Speculative Fiction

“Goodnight sweet prince; and flights of angels sing thee to thy rest.”

                    William Shakespeare; ‘Hamlet’ Act 5, scene 2


nce upon a time, in the ancient land of Erin, there lived a warrior chieftain of gigantic stature. His name was Finn McCool. It is a little-known fact that his first wife, Sadhbh, was a leprechaun who died in childbirth. Her name, which sounds like “Sive” to rhyme with “Hive,” did not trip easily along the tongue and was soon forgotten, but she bore him a son. So was founded the leprechaun branch of the noble house of McCool.

        Many generations later, Finn’s descendant, Danny McCool, was born. He survived a childhood illness, but his heart was weakened. It would beat for less than twenty years.

        His parents asked his doctor, “How can we help Danny to grow stronger and enjoy a healthy life?”

        The doctor believed in straight talking. He said, “He’ll always be prone to illnesses, but his delicate health would be improved by fresh air and exercise. Just don’t expect him to be around to take care of you in your old age. Have more children.”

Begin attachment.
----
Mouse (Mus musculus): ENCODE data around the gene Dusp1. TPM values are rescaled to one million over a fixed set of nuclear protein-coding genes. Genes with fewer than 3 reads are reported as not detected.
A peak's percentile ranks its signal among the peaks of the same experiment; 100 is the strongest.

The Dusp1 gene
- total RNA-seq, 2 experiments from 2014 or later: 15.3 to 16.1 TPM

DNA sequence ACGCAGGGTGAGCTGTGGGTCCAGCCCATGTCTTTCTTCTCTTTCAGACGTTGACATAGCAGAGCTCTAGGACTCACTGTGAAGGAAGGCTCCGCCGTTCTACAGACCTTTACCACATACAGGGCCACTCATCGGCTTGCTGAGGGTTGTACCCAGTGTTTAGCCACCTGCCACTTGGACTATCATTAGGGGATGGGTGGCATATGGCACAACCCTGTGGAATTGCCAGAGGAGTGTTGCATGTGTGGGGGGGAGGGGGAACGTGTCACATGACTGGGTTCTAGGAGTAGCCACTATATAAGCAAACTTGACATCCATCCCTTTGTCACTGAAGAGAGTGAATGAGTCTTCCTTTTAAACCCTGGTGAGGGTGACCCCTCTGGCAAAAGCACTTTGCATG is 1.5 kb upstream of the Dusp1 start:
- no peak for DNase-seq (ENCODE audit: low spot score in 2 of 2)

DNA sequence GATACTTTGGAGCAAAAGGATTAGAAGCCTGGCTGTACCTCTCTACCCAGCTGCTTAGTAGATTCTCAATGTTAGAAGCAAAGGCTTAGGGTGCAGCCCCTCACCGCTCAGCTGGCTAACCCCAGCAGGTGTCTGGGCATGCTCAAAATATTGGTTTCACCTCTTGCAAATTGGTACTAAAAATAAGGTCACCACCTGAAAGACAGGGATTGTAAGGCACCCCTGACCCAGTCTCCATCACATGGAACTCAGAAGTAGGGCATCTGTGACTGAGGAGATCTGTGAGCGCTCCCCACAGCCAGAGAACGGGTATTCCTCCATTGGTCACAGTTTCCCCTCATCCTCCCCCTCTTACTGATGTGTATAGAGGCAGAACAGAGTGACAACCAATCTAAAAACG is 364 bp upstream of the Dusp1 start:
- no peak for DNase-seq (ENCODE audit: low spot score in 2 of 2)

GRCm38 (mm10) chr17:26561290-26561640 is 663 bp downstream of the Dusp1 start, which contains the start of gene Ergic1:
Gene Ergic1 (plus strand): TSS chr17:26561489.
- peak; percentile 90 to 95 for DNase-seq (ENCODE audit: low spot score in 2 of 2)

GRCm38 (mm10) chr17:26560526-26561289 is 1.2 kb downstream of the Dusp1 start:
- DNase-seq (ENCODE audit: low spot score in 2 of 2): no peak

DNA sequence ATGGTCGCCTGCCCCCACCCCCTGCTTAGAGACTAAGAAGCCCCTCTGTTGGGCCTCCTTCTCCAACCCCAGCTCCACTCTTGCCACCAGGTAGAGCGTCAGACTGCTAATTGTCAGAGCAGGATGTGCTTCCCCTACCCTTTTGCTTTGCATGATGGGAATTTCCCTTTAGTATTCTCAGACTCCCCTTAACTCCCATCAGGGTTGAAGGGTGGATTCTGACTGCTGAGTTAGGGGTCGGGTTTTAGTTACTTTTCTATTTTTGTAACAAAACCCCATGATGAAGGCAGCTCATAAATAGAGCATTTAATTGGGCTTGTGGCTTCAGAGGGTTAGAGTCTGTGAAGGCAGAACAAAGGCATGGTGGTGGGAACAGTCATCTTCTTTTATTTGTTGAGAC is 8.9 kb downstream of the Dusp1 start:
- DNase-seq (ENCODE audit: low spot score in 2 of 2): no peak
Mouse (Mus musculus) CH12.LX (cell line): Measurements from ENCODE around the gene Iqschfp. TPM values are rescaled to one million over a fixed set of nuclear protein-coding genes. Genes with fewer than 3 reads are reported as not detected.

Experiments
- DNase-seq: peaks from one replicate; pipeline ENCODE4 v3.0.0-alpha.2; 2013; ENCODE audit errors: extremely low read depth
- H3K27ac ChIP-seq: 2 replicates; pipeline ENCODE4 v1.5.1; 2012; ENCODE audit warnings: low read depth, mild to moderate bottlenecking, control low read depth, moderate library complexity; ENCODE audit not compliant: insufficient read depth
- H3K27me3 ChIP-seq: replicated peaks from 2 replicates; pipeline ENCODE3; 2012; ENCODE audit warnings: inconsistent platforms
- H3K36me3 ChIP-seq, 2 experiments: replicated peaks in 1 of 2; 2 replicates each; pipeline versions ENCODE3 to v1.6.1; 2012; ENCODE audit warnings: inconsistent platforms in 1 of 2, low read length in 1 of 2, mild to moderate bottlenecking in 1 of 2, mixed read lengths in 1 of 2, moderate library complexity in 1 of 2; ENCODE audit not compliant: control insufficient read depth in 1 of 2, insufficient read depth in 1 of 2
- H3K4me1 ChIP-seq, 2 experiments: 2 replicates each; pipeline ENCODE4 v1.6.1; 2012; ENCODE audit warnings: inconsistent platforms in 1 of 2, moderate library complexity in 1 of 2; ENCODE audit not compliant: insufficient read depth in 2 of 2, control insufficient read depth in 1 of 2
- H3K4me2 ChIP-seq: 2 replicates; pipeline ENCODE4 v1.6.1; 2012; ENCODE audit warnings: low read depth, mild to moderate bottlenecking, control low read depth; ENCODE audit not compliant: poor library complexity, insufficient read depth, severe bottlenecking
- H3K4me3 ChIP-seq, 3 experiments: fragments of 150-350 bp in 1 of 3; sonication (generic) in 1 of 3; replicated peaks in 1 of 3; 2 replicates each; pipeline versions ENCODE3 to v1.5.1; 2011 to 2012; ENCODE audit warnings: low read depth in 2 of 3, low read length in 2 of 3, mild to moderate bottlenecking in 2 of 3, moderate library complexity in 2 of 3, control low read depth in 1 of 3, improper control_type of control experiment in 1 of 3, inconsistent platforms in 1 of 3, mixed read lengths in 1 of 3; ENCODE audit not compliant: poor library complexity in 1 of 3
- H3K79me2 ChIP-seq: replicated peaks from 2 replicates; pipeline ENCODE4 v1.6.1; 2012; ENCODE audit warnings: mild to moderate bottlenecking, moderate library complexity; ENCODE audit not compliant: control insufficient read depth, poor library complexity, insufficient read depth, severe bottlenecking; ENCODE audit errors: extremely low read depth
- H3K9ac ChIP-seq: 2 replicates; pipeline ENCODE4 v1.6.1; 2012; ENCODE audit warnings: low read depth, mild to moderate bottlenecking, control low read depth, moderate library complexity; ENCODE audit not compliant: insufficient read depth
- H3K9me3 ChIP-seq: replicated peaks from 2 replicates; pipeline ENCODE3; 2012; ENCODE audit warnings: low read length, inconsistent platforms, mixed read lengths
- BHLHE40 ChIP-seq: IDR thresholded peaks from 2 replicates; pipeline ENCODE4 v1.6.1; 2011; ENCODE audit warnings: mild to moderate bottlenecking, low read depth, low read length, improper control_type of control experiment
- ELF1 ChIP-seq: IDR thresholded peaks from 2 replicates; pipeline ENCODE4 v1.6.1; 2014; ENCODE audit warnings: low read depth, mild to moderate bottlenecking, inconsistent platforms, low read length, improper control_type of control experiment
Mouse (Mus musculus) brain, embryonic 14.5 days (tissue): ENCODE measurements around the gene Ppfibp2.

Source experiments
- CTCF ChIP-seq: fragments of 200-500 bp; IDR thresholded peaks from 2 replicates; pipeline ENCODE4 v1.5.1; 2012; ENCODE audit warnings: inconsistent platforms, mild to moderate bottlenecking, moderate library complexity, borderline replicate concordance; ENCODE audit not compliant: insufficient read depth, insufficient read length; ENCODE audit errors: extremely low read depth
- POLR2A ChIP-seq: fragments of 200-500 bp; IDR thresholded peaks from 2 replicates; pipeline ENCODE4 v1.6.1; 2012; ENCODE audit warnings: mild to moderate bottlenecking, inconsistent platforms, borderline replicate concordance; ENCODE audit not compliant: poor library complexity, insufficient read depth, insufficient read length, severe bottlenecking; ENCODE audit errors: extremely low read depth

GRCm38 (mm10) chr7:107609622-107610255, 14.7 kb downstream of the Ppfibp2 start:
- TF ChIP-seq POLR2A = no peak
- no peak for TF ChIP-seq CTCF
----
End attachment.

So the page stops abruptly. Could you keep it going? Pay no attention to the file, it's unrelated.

Danny’s mother said, “Not exactly a people person, are you, Doc?”

        Being responsible folk, they enrolled Danny in a sports club where he tried his hand at all the activities on offer. He hated swimming because the other prospective athletes jeered at his puny chest and absence of biceps. Boxing was a failure. A puff of wind could blow him over, so he steered clear of a gloved fist. He fell off the vaulting horse, couldn’t keep his balance on the ice rink, and was unable to lift the caber, so he had no chance of tossing it.

        He was about to give up on fresh air and exercise when one day, his father said, “Fancy coming to a Kicker match, Dan?”

        The game was played by two teams on a field, referred to as the pitch, which had, at either end, a net suspended between two posts. These netted areas were known as goals. Each team attempted to kick a pig’s bladder into the opposing team’s goal while their opponents tried to prevent them. The team scoring the higher number of goals was declared the winner. There were other rules, but nobody bothered too much about them, and many didn’t understand them anyway.